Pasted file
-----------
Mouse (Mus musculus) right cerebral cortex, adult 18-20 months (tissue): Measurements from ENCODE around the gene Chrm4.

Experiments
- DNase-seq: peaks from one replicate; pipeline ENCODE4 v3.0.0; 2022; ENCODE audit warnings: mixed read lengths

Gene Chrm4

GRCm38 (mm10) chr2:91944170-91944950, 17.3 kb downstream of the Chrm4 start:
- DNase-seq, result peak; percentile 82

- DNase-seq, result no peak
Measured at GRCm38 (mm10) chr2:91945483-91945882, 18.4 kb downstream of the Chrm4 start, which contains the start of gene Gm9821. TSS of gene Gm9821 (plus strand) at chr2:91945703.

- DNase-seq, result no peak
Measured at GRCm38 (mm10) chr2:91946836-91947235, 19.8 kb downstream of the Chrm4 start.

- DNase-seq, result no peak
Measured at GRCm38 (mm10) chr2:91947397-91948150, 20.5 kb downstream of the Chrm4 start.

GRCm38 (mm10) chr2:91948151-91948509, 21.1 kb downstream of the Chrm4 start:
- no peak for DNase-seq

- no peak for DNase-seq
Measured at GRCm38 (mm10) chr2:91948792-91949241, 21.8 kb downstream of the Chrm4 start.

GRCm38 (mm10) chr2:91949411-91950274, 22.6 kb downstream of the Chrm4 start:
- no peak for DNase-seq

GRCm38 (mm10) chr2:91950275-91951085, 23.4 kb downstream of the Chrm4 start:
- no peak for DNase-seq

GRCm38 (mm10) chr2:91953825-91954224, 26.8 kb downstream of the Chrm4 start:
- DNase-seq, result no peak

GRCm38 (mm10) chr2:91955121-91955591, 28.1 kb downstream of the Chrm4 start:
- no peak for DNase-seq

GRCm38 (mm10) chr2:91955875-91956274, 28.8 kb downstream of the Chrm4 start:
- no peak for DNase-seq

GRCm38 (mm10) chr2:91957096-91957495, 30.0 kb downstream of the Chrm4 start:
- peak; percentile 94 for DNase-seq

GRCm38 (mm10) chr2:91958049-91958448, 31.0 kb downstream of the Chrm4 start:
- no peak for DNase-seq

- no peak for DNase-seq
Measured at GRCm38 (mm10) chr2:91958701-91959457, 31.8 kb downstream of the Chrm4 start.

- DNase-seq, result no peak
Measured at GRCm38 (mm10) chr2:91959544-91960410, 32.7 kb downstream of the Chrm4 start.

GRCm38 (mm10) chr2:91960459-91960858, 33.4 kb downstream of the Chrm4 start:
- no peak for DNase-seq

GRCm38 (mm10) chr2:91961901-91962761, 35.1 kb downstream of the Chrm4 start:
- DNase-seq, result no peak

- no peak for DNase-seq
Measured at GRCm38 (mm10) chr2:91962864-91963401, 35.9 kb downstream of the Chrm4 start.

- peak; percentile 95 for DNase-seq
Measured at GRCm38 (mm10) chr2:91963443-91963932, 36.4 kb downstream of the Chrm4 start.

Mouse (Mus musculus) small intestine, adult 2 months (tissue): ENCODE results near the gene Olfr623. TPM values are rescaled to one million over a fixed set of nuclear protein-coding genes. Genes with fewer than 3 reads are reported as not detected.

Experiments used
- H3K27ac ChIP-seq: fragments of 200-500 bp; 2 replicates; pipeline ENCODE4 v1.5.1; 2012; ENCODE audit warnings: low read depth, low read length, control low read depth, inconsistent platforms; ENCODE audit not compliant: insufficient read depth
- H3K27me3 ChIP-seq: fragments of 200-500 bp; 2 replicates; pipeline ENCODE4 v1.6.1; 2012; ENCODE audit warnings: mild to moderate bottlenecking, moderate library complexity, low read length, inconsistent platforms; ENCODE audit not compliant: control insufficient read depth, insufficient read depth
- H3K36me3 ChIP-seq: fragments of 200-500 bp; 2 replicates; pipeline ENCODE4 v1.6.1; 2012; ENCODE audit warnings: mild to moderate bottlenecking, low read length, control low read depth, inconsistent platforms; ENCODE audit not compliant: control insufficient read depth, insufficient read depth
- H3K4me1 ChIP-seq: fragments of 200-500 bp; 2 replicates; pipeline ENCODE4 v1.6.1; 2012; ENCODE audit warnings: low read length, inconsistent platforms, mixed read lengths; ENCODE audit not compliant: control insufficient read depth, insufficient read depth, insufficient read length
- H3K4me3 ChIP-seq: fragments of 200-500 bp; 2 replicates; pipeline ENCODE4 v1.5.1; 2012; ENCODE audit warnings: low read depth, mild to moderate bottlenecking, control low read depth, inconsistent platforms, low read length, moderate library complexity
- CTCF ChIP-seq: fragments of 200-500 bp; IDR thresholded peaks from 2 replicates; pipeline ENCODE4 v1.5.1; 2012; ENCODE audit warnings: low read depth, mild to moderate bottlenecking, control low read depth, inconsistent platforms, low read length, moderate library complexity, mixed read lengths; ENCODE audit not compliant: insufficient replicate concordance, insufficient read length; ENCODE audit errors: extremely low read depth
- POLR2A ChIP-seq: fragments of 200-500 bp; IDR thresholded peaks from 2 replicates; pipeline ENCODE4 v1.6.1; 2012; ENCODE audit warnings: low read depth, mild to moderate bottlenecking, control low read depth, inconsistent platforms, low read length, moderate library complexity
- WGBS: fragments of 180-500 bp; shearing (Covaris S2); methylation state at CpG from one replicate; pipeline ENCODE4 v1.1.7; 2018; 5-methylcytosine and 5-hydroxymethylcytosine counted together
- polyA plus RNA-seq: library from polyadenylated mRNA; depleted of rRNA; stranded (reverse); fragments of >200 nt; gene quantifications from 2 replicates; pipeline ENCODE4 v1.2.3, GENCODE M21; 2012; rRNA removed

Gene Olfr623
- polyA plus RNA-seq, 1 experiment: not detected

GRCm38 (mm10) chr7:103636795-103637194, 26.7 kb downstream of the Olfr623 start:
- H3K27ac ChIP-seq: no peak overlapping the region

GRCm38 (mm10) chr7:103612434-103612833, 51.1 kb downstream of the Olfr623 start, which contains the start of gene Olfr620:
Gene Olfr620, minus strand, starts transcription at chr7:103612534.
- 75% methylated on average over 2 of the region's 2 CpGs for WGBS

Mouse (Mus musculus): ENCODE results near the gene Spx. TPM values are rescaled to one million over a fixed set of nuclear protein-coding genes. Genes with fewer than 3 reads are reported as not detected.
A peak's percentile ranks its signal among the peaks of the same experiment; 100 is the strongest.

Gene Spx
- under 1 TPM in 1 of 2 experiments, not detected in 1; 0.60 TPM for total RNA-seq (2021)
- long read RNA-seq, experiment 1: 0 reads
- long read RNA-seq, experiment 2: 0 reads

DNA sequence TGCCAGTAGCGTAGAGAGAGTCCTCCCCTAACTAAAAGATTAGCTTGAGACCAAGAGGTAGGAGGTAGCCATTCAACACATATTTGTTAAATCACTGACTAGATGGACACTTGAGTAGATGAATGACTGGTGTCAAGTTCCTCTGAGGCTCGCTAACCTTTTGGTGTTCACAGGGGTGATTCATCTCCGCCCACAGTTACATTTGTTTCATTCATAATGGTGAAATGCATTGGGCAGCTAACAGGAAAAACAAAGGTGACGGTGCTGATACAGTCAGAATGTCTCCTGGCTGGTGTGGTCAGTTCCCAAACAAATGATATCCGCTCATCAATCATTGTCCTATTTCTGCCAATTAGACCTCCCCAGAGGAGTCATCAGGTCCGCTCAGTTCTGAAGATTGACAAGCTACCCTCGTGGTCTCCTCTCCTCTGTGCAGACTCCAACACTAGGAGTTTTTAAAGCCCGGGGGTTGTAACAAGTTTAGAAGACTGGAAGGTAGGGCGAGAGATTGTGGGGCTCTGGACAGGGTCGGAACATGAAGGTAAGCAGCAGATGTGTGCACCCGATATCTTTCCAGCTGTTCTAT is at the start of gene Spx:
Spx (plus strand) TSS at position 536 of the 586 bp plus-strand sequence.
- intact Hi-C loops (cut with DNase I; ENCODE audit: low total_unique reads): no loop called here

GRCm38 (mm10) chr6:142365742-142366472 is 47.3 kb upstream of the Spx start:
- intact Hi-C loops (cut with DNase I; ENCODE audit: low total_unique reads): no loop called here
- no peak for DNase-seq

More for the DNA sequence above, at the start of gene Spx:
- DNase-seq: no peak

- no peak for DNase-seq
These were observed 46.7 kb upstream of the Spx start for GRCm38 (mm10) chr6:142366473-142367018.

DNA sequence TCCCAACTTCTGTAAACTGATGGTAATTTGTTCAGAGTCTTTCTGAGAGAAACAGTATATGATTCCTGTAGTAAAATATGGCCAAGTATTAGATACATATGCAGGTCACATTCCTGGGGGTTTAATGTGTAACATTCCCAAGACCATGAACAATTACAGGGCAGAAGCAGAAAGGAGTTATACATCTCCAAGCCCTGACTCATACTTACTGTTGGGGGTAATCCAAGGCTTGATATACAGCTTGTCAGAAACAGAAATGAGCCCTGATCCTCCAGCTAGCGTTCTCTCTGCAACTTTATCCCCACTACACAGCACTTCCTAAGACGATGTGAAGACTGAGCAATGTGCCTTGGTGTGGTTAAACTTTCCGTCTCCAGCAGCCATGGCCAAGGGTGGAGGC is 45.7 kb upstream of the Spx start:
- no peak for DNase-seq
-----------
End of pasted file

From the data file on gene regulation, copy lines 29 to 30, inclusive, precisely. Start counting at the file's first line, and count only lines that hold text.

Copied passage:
GRCm38 (mm10) chr2:91958049-91958448, 31.0 kb downstream of the Chrm4 start:
- no peak for DNase-seq